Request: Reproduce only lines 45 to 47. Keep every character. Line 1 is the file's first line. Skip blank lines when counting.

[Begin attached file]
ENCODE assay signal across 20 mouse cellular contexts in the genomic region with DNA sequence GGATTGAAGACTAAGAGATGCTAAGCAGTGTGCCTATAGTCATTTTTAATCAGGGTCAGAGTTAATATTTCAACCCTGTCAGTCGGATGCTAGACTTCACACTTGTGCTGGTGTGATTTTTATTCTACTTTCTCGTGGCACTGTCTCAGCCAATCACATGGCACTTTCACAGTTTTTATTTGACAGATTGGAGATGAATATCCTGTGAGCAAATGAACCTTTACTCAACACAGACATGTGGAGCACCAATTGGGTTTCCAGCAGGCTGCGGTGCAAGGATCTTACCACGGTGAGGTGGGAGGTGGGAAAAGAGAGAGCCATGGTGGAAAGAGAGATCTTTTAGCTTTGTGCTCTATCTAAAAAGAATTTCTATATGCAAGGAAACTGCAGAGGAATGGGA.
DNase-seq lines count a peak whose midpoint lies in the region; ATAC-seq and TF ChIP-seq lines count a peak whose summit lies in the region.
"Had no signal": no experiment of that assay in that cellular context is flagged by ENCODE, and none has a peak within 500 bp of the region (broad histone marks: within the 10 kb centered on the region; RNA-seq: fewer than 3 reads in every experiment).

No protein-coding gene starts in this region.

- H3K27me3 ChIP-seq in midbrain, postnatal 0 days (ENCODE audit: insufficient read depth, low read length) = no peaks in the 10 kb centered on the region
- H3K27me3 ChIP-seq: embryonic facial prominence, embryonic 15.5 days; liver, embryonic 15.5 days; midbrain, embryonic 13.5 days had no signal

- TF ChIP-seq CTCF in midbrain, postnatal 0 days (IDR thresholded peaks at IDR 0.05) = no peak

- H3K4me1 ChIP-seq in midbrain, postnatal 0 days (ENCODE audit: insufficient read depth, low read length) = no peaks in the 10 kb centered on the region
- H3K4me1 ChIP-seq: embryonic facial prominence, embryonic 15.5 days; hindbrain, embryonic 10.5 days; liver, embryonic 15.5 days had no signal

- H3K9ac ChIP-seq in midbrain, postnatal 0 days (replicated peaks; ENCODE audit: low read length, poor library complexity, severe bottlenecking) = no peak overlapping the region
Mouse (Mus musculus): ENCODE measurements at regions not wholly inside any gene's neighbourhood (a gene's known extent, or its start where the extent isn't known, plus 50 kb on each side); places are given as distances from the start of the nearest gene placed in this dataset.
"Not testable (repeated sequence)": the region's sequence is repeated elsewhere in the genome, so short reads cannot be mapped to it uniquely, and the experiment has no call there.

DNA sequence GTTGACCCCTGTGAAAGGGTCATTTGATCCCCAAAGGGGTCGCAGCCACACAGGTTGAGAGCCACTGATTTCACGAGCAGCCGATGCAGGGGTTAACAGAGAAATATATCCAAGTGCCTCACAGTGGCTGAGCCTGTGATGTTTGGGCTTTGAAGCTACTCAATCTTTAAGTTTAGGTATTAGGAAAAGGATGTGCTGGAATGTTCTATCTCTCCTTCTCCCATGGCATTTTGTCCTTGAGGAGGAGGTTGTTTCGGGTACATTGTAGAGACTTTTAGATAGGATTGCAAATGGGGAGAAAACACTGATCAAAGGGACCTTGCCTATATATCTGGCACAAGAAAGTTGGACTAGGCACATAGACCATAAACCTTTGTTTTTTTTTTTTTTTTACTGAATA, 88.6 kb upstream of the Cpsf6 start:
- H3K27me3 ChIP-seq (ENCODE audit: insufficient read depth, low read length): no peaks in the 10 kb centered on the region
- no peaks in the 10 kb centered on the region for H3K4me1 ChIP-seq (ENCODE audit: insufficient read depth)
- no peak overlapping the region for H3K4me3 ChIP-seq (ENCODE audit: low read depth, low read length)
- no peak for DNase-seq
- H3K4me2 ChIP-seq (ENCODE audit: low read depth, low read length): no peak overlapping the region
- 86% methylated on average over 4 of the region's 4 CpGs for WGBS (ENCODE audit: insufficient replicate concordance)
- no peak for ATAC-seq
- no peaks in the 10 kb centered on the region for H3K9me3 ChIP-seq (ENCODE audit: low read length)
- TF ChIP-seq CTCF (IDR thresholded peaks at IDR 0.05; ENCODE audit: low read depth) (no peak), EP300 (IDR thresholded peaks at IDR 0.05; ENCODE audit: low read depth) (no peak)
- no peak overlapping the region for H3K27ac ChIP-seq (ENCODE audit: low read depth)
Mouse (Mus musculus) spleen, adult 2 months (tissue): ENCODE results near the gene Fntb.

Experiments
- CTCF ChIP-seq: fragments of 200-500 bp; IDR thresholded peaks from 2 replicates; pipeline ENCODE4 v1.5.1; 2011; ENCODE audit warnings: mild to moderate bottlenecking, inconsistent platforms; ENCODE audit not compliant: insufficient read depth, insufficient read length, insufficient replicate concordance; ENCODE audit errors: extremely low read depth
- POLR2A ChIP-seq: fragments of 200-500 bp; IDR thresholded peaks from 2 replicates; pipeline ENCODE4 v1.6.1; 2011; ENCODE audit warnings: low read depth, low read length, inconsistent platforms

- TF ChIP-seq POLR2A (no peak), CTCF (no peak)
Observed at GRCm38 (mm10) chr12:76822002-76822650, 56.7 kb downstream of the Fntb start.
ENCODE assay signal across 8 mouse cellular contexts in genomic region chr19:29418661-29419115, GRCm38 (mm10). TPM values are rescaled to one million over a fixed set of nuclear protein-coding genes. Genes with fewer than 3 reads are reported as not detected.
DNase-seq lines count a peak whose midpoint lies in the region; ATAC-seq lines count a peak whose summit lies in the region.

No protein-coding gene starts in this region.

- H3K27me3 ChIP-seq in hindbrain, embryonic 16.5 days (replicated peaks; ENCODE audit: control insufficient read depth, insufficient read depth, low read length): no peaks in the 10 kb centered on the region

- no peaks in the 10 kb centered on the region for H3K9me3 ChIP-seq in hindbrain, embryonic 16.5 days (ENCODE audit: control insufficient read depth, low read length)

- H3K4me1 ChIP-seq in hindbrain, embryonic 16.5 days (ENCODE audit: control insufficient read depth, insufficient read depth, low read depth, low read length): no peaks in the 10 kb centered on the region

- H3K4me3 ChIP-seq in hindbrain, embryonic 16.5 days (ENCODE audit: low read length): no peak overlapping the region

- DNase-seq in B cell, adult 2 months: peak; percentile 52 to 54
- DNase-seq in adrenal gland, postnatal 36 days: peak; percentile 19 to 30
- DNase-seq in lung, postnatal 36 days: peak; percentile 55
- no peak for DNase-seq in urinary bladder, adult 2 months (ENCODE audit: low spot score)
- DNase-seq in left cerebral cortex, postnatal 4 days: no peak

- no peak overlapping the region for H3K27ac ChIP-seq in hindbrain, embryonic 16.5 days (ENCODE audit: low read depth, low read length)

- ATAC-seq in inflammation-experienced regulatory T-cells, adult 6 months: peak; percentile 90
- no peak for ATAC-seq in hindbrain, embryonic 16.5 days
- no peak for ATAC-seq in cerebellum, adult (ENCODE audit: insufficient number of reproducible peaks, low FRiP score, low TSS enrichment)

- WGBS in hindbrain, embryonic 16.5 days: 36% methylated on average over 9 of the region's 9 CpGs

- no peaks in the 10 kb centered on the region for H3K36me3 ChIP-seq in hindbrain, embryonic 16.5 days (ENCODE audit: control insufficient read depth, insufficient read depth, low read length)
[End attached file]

- no peak for ATAC-seq in cerebellum, adult (ENCODE audit: insufficient number of reproducible peaks, low FRiP score, low TSS enrichment)

- WGBS in hindbrain, embryonic 16.5 days: 36% methylated on average over 9 of the region's 9 CpGs

- no peaks in the 10 kb centered on the region for H3K36me3 ChIP-seq in hindbrain, embryonic 16.5 days (ENCODE audit: control insufficient read depth, insufficient read depth, low read length)